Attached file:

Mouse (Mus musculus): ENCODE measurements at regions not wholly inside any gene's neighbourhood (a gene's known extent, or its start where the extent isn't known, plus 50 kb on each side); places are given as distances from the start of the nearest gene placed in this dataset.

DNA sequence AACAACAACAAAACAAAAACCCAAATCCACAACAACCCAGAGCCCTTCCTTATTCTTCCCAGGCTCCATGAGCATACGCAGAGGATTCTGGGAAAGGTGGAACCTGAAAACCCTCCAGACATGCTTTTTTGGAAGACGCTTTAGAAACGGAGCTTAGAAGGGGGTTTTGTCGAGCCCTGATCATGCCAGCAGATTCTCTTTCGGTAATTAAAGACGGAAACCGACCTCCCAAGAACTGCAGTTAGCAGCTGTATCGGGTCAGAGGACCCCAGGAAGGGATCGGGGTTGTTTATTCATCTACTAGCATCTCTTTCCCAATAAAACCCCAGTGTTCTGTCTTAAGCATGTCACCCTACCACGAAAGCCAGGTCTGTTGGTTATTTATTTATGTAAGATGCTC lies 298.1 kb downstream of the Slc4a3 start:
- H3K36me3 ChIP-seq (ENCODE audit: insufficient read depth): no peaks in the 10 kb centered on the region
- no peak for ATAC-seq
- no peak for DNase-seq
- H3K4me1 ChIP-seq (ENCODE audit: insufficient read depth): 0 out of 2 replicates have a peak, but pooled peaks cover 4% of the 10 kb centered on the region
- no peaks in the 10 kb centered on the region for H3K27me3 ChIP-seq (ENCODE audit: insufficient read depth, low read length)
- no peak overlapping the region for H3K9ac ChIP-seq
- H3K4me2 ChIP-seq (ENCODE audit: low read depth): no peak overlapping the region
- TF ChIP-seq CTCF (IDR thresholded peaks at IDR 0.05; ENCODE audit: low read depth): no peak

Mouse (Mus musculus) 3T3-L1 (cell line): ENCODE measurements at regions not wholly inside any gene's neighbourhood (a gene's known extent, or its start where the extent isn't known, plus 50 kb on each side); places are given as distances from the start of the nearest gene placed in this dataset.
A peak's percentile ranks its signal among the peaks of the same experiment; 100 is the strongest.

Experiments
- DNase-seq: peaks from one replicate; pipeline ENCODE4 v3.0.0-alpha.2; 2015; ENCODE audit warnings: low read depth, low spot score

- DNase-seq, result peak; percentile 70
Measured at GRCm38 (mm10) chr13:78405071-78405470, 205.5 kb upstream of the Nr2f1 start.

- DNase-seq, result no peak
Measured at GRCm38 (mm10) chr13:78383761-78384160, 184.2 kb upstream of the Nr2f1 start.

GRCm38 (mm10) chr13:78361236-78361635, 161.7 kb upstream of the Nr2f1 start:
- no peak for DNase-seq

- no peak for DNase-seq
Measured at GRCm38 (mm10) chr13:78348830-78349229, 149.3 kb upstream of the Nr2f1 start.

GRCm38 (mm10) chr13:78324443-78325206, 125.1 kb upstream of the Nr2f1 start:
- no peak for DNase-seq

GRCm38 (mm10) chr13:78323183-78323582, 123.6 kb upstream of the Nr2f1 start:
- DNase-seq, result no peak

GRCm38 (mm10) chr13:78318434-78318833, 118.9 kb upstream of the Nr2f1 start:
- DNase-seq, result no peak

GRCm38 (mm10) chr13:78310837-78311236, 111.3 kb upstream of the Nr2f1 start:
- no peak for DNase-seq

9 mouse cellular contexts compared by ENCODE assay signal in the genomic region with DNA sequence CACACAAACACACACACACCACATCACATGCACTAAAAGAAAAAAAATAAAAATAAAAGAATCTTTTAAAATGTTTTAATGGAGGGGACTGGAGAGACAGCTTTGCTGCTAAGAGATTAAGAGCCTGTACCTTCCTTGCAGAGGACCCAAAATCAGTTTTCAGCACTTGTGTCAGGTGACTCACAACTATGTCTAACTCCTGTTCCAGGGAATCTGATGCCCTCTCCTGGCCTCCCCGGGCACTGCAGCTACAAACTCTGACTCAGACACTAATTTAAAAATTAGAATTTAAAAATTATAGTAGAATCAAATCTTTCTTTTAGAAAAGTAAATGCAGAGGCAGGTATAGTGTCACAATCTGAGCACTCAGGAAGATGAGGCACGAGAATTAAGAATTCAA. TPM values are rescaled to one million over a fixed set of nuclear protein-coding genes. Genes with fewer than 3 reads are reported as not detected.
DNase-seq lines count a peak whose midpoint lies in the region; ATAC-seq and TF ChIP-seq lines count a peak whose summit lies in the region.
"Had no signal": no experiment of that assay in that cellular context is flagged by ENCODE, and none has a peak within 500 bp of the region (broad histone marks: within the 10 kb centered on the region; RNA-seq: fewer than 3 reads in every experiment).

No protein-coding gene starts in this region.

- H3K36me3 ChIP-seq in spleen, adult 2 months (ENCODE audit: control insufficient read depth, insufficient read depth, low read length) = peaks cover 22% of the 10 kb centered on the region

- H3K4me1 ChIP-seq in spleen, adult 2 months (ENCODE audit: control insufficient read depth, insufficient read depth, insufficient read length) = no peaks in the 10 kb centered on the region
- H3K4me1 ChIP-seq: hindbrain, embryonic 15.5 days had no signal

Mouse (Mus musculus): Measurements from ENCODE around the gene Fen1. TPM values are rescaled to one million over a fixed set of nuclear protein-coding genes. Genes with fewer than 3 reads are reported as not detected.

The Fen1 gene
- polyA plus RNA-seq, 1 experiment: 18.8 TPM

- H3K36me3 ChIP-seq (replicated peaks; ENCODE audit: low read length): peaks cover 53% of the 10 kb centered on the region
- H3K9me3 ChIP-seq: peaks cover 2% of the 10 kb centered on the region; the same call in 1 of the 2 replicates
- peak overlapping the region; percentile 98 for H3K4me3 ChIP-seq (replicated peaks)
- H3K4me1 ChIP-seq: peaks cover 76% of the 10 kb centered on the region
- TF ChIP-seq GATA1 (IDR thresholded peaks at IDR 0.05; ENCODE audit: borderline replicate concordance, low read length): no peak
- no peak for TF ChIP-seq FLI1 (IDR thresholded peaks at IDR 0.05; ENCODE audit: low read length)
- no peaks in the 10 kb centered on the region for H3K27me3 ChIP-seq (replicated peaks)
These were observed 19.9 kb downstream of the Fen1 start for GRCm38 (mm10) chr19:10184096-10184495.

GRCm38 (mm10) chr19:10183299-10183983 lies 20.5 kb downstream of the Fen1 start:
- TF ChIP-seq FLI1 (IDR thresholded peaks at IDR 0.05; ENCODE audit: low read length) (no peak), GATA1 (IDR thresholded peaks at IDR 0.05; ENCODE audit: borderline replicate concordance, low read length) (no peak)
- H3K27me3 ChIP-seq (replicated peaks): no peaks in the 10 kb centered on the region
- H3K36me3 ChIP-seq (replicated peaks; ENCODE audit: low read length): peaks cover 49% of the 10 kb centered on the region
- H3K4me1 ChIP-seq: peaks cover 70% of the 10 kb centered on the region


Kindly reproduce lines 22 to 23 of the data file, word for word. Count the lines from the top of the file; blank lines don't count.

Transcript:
Measured at GRCm38 (mm10) chr13:78348830-78349229, 149.3 kb upstream of the Nr2f1 start.

GRCm38 (mm10) chr13:78324443-78325206, 125.1 kb upstream of the Nr2f1 start: